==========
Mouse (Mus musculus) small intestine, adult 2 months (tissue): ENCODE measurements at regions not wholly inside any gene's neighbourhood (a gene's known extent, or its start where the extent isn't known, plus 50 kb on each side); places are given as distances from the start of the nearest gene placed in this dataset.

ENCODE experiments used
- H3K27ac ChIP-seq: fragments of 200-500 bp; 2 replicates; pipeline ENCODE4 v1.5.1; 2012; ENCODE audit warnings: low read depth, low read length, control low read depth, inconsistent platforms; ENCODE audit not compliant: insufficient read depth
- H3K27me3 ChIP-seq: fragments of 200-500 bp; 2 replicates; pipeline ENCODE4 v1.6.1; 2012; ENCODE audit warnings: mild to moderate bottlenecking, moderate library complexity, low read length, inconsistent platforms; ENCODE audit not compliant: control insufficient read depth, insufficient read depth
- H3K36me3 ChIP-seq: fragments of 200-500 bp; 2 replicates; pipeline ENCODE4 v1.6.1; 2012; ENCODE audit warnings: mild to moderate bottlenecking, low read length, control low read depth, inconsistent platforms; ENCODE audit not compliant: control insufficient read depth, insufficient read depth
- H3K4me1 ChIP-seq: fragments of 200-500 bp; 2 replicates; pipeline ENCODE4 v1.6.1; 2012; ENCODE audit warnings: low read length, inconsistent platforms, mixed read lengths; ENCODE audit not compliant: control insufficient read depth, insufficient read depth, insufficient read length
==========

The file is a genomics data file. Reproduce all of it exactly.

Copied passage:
Mouse (Mus musculus) small intestine, adult 2 months (tissue): ENCODE measurements at regions not wholly inside any gene's neighbourhood (a gene's known extent, or its start where the extent isn't known, plus 50 kb on each side); places are given as distances from the start of the nearest gene placed in this dataset.

ENCODE experiments used
- H3K27ac ChIP-seq: fragments of 200-500 bp; 2 replicates; pipeline ENCODE4 v1.5.1; 2012; ENCODE audit warnings: low read depth, low read length, control low read depth, inconsistent platforms; ENCODE audit not compliant: insufficient read depth
- H3K27me3 ChIP-seq: fragments of 200-500 bp; 2 replicates; pipeline ENCODE4 v1.6.1; 2012; ENCODE audit warnings: mild to moderate bottlenecking, moderate library complexity, low read length, inconsistent platforms; ENCODE audit not compliant: control insufficient read depth, insufficient read depth
- H3K36me3 ChIP-seq: fragments of 200-500 bp; 2 replicates; pipeline ENCODE4 v1.6.1; 2012; ENCODE audit warnings: mild to moderate bottlenecking, low read length, control low read depth, inconsistent platforms; ENCODE audit not compliant: control insufficient read depth, insufficient read depth
- H3K4me1 ChIP-seq: fragments of 200-500 bp; 2 replicates; pipeline ENCODE4 v1.6.1; 2012; ENCODE audit warnings: low read length, inconsistent platforms, mixed read lengths; ENCODE audit not compliant: control insufficient read depth, insufficient read depth, insufficient read length